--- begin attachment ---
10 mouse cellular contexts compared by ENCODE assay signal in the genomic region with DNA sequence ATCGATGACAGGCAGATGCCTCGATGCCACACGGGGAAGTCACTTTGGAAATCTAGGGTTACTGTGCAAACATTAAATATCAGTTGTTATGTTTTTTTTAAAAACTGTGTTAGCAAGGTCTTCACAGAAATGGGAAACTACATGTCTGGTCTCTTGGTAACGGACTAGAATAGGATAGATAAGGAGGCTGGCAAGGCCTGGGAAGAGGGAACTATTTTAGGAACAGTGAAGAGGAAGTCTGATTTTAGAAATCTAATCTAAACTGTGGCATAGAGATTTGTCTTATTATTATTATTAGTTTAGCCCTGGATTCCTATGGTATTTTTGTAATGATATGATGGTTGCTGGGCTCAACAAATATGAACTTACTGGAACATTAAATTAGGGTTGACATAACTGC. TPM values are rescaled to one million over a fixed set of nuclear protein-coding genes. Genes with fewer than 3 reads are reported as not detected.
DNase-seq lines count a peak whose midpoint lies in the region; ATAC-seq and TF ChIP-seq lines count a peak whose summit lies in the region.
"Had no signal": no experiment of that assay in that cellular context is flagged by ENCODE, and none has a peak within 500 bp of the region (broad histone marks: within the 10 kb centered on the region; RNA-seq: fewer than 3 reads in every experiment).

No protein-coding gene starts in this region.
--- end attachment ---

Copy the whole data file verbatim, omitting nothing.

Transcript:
10 mouse cellular contexts compared by ENCODE assay signal in the genomic region with DNA sequence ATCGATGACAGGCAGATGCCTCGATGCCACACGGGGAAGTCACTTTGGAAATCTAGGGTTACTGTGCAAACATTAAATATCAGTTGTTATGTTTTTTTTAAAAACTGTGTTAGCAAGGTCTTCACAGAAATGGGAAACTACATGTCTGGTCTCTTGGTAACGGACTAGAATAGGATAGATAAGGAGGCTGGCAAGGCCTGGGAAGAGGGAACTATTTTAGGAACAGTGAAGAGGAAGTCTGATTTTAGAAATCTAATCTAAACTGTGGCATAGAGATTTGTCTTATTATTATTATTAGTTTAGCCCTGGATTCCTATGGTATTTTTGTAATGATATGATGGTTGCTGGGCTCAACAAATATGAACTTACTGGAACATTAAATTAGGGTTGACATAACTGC. TPM values are rescaled to one million over a fixed set of nuclear protein-coding genes. Genes with fewer than 3 reads are reported as not detected.
DNase-seq lines count a peak whose midpoint lies in the region; ATAC-seq and TF ChIP-seq lines count a peak whose summit lies in the region.
"Had no signal": no experiment of that assay in that cellular context is flagged by ENCODE, and none has a peak within 500 bp of the region (broad histone marks: within the 10 kb centered on the region; RNA-seq: fewer than 3 reads in every experiment).

No protein-coding gene starts in this region.